Tell us about landing the job at Brilliant Logic. What was your interview process like, and what’s your typical day like now?

My interview process was severely non typical. I’d just got home from doing a whole snow season in New Zealand and was seriously lacking money. Determined not to spend 4 hours each day on a train commuting to the city, I threw everything in to finding a job on the Central Coast. I managed to land two freelancing gigs with local studios, but was yearning for a full time gig. I was just about to give up and change my job search field to Sydney, and it was at that moment when Brilliant Logic posted a job ad for a graphic designer.

I stayed up late one night putting together a more targeted portfolio and creating a lil animated video to wow them, and sent it off to them that night.

The next morning I got a call with ‘hey, we know this is a bit weird because you just applied for a job here, but we’re swamped and is there any chance you could come and freelance for us this week?’

A few hours in to my first day there, and I got called into my boss’ office, with her boss on the phone offering me the job. Beyond stoked. Nowadays, I’m living the dream. BL just happens to be on the same block as my house, so my commute is down to a four minute walk, and I work on such a wide variety of clients—from RSLs, to dentists, to dance companies run by national sweethearts who performed in the 2000 Olympics (who shall remain nameless). We also have a wide range of Aboriginal and Torres Strait Islander businesses as clients, which is great to work on as someone with indigenous heritage.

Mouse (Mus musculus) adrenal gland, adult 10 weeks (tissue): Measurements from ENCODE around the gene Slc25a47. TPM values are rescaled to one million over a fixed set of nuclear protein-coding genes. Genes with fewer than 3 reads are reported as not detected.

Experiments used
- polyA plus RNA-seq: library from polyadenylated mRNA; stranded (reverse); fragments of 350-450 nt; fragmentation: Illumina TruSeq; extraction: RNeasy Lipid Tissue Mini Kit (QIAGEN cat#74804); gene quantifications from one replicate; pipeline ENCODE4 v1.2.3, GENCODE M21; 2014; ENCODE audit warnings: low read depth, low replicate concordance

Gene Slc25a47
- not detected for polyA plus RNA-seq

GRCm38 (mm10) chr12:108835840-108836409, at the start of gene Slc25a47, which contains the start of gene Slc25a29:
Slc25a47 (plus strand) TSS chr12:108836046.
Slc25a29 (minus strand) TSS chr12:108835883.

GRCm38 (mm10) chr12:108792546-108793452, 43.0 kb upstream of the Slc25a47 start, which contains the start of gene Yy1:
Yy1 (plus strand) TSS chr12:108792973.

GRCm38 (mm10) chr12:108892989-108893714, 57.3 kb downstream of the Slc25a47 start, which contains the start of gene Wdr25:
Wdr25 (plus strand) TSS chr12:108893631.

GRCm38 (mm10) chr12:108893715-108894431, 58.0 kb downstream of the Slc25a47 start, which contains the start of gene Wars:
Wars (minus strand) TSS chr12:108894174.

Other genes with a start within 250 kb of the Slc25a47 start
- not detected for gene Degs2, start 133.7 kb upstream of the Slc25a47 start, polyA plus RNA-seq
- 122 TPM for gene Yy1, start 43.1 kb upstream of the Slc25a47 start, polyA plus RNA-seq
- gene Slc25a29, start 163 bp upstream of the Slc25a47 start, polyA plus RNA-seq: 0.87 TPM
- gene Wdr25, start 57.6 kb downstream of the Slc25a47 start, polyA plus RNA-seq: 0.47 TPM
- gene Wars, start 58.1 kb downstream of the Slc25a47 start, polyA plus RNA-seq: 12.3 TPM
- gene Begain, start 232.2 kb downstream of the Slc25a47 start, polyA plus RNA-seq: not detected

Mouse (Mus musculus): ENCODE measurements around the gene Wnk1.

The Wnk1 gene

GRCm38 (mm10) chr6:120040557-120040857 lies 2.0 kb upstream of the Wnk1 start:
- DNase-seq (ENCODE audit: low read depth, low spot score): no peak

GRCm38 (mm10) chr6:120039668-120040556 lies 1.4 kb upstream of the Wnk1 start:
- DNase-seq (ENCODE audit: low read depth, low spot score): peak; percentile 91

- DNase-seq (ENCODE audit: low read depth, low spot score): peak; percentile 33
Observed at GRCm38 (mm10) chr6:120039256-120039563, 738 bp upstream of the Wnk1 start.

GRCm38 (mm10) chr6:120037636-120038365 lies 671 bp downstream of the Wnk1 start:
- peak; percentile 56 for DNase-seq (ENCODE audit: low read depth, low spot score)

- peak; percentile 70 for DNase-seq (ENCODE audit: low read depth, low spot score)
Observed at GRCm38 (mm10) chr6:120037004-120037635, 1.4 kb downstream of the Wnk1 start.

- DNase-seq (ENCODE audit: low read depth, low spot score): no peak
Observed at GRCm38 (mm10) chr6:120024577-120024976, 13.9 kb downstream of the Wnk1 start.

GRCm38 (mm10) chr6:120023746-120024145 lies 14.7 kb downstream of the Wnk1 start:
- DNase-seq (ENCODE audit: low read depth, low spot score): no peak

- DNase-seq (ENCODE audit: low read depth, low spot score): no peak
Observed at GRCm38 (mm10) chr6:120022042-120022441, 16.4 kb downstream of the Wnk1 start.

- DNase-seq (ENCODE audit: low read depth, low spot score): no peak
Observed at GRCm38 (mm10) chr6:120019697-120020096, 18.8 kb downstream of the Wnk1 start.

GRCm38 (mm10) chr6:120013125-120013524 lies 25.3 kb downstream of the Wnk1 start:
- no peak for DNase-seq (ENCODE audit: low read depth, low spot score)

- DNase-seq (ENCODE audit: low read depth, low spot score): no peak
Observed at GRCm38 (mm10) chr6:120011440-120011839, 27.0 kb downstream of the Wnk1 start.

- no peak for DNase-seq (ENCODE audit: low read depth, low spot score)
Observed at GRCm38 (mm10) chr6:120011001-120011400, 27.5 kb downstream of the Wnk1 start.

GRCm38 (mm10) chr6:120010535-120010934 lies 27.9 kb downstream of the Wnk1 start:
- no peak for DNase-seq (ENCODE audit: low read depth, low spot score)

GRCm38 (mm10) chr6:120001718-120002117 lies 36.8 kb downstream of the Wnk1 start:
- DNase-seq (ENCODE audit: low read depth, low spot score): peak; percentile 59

What’s special about the creative scene on the Central Coast?

The Central Coast is a special place in general. Everyone is very relaxed here, and very accepting. I’ve found that there’s a lot of encouragement in every scene, and a lot of support. Oh, and literally everyone knows everyone here.

On the Central Coast, it’s hella easy to get connected with other creatives to make cool shit.

What’s your favourite project from your Shillington portfolio? Walk us through your process!

The last brief at Shillo, Event to Reinvent, was the first one that really rattled me. I couldn’t come up with any good ideas, and the overall process looked like this:


I had a lucky stroke of genius when I found the perfect business to fill the brief, and then everything just kind of fell together. It was also super fun (not in a super mean way) to watch all my mates stressing on their brief while I was playing kindergarten making paper crocodiles.  

Who were your teachers and what were the biggest lessons they taught you?

I definitely lucked out on teachers. I had Fiona Yap and Jason Cooper, both insanely talented designers, and both had very different ways of motivating you. Fi knew how to push you past roadblocks and definitely knew how to comfort you in those moments of stress and panic. Jason knew how to push you to push your work to be the best it possibly could be, and he came up with some wicked ideas.